The Urban Oarsman & Son build a Canoe, part fifteen……….. “Poxy day”

We have sanded the canoe to death.  All the curves look smooth and we are getting to the point where sanding the canoe any more will just put dips in the wood between the mould stations and between the harder and softer parts of the cedar strips.

Prepping the station moulds.

Paul and I remove all of the strap holders from the station moulds.  The cloth must be able to hang off of the canoe without any interference.

Last chance to fix any problems.

You can see our temperature gauge on top of the Canoe…16 degrees Celsius.  My garage is unheated.  We use five heat lamps and two heaters to warm the Canoe.  I have had “Off-Gassing” or bubble problems in the past…on bare wood, usually caused by a rise in hull temperate after the epoxy has been applied onto the boat.  I now only epoxy over bare wood when the temperature of the boat will not increase during the cure time.

Fiberglass cloth, 6oz.

Paul and I roll out the cloth on top of the Canoe.

Cloth draped over the Canoe.

We adjust the cloth, pulling it gently to the North, making sure that the cloth is smooth and even.  We use a paint brush to move the cloth…Our hands leave wrinkles.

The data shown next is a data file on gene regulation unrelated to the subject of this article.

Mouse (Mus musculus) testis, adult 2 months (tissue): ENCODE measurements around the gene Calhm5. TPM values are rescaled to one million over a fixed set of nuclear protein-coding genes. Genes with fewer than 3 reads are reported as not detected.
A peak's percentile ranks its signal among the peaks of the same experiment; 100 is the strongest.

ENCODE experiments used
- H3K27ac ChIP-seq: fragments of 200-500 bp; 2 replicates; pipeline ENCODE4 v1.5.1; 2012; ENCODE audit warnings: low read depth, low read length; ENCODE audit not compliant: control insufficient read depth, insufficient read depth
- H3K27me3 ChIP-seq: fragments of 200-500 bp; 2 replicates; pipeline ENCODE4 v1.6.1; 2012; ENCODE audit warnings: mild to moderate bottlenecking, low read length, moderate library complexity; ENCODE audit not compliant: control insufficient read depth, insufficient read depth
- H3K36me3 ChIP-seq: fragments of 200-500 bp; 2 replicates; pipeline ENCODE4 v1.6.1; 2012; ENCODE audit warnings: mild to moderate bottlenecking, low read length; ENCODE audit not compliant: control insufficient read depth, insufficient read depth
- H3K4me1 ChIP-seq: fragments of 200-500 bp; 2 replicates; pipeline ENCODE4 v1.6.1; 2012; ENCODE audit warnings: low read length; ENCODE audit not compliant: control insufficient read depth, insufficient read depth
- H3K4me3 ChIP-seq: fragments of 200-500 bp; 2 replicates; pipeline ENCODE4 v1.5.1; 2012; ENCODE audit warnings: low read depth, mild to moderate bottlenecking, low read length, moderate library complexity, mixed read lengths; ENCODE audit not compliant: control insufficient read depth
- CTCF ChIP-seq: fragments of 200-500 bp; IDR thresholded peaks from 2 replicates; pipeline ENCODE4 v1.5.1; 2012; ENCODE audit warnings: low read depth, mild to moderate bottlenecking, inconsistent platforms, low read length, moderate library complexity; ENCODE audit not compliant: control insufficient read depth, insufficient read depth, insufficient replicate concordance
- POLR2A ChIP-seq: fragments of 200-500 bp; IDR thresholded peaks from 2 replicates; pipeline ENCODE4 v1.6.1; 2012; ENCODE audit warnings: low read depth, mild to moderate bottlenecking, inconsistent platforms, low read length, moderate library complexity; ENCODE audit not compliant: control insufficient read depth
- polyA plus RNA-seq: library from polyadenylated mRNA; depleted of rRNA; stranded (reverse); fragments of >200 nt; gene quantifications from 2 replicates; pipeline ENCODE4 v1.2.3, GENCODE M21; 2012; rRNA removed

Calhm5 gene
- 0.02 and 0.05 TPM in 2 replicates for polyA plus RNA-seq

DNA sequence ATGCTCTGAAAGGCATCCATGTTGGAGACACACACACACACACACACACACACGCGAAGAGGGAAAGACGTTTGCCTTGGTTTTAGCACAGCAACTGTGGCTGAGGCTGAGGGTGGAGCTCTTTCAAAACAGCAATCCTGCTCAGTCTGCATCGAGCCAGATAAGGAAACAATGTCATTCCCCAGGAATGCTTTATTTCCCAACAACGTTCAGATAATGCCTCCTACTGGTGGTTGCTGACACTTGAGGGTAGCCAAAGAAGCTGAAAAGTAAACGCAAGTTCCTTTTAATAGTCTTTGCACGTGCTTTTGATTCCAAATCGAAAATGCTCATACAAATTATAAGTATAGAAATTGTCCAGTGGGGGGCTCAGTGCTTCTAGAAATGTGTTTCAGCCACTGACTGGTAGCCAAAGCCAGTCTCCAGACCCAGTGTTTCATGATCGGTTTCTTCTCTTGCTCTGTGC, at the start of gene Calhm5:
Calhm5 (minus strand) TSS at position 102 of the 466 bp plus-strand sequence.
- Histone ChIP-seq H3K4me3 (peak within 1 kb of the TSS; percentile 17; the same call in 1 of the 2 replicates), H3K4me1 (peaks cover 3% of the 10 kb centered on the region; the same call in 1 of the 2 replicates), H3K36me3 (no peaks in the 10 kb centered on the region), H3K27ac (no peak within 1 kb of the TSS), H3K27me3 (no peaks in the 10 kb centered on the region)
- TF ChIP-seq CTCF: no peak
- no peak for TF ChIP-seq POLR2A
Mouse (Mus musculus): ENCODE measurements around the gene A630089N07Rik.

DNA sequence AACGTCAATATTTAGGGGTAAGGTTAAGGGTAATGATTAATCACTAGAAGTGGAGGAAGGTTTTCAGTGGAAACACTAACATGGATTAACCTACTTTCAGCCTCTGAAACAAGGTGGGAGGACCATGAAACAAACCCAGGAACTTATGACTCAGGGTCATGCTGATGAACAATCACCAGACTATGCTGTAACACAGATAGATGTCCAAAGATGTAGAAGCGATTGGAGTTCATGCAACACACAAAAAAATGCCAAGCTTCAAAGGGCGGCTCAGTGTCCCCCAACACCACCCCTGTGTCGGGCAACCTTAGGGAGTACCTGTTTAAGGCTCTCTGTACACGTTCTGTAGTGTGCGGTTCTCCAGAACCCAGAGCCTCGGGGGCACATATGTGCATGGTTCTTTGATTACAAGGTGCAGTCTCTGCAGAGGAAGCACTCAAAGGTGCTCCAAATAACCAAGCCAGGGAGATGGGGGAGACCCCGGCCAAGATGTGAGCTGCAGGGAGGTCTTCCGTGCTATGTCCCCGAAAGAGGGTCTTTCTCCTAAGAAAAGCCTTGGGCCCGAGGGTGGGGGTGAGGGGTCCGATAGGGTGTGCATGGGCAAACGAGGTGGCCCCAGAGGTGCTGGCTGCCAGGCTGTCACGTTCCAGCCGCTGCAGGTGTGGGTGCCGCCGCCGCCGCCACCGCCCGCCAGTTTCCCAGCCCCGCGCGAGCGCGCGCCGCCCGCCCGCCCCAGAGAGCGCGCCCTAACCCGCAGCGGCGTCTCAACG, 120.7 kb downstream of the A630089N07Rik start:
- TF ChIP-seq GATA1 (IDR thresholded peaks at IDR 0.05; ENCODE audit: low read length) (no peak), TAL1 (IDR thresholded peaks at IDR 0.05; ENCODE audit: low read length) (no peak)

Epoxy resin and hardener.

We cut the cloth at the stems.  We mix up five pumps of epoxy resin and five pumps of hardener into a cup.  Stir with a tongue depressor two hundred times.  Pour onto canoe.

Applying the resin.

In this picture, Paul is using a brush to apply the resin to the ends of the Canoe.  We do not have a  lot of pictures of putting the resin on.  We are not mixing up large batches of resin at a time into the cup…do not want to have a “Flash-Off” reaction.  Again, Paul pumps one resin and one hardener five times into a cup.  Using a tongue depressor, he stirs two hundred times.  He pours the resin onto the Canoe.  Using a plastic spreader,

Plastic spreader.

I spread the resin along the Canoe.  Paul puts the resin on and I spread it out using the Plastic spreader.  We apply about ten cups of five pumps of resin to wet-out all of the cloth on the canoe.

After scraping.

We are working in low temperatures.  We have a pot life of over an hour.  When we have gotten all of the cloth saturated, and given the resin time to soak into the cedar, we begin to scrape off the excess resin.  The goal is to see the weave of the cloth.

We go over the Canoe three times, scraping off the excess resin.

You do not want the cloth to “float” in the resin….You also do not want the cloth to be “starved” for resin because the wood has absorbed too much.

North stem, West side….Looking good.

You can keep doing the scraping until you go mad….or decide that it is good enough.

Looks good enough to us!

We are done by noon.  Time to let the epoxy cure…Then another coat, a “fill” coat.

The epoxy is “dry” to the touch by 7pm.  Time for that “fill” coat…….

Cheers,

Mike

 

 

 

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